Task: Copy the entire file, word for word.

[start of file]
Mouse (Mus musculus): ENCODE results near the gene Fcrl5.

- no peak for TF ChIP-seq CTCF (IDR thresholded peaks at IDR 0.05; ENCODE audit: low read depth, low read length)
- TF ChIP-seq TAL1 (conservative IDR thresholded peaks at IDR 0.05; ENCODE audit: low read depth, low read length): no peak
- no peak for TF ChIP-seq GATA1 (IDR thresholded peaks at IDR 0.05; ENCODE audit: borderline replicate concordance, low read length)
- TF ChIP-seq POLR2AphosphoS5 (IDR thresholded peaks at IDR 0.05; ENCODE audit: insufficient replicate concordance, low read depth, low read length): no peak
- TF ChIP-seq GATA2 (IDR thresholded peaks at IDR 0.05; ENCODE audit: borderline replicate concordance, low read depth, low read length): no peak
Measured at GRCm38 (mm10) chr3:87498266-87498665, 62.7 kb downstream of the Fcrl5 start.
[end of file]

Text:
Mouse (Mus musculus): ENCODE results near the gene Fcrl5.

- no peak for TF ChIP-seq CTCF (IDR thresholded peaks at IDR 0.05; ENCODE audit: low read depth, low read length)
- TF ChIP-seq TAL1 (conservative IDR thresholded peaks at IDR 0.05; ENCODE audit: low read depth, low read length): no peak
- no peak for TF ChIP-seq GATA1 (IDR thresholded peaks at IDR 0.05; ENCODE audit: borderline replicate concordance, low read length)
- TF ChIP-seq POLR2AphosphoS5 (IDR thresholded peaks at IDR 0.05; ENCODE audit: insufficient replicate concordance, low read depth, low read length): no peak
- TF ChIP-seq GATA2 (IDR thresholded peaks at IDR 0.05; ENCODE audit: borderline replicate concordance, low read depth, low read length): no peak
Measured at GRCm38 (mm10) chr3:87498266-87498665, 62.7 kb downstream of the Fcrl5 start.